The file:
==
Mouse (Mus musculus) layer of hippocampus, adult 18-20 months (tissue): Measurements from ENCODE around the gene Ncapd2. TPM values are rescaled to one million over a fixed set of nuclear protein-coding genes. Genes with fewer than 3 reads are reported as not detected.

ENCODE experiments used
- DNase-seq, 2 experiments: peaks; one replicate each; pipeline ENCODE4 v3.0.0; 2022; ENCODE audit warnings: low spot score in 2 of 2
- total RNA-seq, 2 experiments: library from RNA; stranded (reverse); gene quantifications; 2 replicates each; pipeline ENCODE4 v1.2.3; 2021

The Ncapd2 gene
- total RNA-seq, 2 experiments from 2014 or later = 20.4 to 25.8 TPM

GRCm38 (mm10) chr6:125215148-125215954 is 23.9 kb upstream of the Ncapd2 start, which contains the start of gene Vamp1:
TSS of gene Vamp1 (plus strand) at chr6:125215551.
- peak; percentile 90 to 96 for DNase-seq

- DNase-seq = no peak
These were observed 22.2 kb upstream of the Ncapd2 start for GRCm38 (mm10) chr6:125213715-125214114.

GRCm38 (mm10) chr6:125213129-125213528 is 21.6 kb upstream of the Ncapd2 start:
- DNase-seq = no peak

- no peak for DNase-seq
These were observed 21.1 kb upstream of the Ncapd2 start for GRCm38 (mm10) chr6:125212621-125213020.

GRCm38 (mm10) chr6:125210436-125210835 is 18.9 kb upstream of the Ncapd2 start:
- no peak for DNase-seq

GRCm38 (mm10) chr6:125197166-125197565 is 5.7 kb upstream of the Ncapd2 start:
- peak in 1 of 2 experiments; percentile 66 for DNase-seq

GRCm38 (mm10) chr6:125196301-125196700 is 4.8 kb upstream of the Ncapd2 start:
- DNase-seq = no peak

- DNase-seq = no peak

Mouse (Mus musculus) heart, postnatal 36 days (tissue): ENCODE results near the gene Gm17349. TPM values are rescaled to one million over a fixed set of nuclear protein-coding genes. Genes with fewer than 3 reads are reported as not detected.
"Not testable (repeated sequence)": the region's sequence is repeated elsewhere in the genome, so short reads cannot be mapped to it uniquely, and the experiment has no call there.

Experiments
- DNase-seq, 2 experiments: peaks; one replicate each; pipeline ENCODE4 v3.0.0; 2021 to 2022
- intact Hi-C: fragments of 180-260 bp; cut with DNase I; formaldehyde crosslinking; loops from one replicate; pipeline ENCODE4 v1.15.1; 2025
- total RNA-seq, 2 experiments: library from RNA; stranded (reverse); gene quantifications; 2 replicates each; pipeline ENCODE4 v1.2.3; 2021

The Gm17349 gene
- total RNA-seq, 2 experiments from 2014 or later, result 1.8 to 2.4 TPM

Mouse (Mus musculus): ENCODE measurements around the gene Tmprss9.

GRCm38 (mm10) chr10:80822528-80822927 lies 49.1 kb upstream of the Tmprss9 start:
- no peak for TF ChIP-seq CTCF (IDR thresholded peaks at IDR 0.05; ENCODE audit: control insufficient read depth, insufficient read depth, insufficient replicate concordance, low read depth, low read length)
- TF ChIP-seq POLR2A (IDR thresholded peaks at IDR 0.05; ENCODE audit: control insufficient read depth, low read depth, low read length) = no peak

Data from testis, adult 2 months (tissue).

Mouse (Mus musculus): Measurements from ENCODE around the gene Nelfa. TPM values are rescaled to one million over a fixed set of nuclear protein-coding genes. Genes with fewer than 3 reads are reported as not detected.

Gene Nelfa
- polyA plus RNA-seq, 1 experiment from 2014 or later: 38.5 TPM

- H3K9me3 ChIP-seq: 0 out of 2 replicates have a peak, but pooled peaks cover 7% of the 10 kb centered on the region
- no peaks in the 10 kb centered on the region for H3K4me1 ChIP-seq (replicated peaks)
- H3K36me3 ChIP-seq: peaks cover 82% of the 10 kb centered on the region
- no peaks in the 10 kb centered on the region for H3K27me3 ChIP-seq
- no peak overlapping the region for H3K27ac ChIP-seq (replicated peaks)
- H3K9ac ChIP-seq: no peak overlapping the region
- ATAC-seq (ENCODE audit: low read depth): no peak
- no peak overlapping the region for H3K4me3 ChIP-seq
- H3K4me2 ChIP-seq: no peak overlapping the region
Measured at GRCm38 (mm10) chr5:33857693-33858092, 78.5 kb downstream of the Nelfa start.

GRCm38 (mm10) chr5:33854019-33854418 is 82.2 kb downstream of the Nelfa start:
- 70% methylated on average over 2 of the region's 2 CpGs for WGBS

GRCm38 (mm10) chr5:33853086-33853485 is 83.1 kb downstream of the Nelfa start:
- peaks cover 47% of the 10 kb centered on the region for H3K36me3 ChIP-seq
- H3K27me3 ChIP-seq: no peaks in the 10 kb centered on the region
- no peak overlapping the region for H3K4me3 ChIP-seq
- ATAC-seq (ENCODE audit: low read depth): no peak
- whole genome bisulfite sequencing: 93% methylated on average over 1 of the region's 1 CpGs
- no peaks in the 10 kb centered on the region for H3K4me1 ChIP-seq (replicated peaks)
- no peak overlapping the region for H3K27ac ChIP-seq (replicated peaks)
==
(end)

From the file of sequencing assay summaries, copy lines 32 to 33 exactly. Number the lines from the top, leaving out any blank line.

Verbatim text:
GRCm38 (mm10) chr10:80822528-80822927 lies 49.1 kb upstream of the Tmprss9 start:
- no peak for TF ChIP-seq CTCF (IDR thresholded peaks at IDR 0.05; ENCODE audit: control insufficient read depth, insufficient read depth, insufficient replicate concordance, low read depth, low read length)